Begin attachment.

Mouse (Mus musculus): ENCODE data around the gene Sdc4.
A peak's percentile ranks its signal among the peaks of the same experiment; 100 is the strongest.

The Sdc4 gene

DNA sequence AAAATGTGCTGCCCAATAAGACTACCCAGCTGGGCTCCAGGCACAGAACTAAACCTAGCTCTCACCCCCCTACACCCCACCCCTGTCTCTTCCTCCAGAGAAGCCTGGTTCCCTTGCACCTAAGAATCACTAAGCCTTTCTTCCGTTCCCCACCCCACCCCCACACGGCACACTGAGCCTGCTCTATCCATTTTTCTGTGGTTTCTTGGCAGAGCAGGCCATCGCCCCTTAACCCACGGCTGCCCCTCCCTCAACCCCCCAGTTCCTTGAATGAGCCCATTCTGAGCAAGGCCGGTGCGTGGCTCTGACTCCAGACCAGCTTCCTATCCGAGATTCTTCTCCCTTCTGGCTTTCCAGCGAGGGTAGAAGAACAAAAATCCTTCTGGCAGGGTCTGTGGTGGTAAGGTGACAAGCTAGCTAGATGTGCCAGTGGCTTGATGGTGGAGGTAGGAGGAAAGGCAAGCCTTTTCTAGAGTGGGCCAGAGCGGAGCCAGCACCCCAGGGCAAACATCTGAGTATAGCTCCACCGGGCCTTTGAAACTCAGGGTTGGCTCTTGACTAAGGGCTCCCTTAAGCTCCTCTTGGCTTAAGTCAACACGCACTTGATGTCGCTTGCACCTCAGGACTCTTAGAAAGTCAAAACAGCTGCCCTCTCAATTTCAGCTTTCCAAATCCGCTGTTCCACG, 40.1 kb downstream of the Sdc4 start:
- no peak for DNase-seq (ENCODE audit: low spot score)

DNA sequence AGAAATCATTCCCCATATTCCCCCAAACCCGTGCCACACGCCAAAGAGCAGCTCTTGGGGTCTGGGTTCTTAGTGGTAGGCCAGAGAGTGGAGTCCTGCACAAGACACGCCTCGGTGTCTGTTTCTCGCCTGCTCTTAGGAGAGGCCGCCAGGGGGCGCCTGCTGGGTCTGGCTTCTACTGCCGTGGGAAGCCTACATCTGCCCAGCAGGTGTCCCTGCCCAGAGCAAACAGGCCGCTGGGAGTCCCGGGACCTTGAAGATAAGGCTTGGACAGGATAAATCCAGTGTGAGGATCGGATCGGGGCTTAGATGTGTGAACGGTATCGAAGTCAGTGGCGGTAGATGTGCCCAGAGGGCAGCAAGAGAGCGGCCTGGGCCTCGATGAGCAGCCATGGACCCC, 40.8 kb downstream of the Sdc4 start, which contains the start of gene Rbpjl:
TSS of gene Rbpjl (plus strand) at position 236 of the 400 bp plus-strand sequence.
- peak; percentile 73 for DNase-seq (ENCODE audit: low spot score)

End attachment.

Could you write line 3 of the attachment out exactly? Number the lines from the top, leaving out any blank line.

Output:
The Sdc4 gene